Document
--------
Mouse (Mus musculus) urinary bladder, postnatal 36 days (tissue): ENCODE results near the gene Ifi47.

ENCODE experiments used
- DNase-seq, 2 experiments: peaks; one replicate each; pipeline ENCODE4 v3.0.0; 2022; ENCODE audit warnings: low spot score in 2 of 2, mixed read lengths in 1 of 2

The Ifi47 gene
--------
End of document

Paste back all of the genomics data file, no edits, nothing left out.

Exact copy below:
Mouse (Mus musculus) urinary bladder, postnatal 36 days (tissue): ENCODE results near the gene Ifi47.

ENCODE experiments used
- DNase-seq, 2 experiments: peaks; one replicate each; pipeline ENCODE4 v3.0.0; 2022; ENCODE audit warnings: low spot score in 2 of 2, mixed read lengths in 1 of 2

The Ifi47 gene